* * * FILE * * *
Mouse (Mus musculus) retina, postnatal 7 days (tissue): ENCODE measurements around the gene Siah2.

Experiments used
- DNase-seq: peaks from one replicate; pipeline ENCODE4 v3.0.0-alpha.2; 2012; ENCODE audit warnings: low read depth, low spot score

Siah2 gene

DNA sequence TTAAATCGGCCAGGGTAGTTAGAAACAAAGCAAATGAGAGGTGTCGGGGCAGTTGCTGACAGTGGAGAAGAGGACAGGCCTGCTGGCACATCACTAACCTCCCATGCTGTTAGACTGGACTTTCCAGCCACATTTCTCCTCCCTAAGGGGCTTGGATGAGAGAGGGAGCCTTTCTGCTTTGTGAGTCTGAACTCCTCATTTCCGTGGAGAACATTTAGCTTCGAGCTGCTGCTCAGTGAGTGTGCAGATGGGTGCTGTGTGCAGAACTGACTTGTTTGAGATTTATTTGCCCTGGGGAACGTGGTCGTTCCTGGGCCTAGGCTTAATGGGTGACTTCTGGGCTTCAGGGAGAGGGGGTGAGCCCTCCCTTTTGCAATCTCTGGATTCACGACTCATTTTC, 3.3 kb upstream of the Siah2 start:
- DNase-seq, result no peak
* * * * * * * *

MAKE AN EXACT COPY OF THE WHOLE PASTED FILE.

Mouse (Mus musculus) retina, postnatal 7 days (tissue): ENCODE measurements around the gene Siah2.

Experiments used
- DNase-seq: peaks from one replicate; pipeline ENCODE4 v3.0.0-alpha.2; 2012; ENCODE audit warnings: low read depth, low spot score

Siah2 gene

DNA sequence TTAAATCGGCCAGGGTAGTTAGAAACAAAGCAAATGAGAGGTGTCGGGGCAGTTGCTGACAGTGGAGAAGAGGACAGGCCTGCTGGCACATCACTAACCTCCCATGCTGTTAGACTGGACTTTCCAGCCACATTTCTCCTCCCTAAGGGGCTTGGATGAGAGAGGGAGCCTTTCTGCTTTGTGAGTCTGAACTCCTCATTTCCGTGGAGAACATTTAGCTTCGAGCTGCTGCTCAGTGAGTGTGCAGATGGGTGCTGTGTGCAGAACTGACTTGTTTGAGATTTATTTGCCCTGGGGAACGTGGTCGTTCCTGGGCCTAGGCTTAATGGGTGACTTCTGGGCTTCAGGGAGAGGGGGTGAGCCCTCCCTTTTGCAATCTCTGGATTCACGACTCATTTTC, 3.3 kb upstream of the Siah2 start:
- DNase-seq, result no peak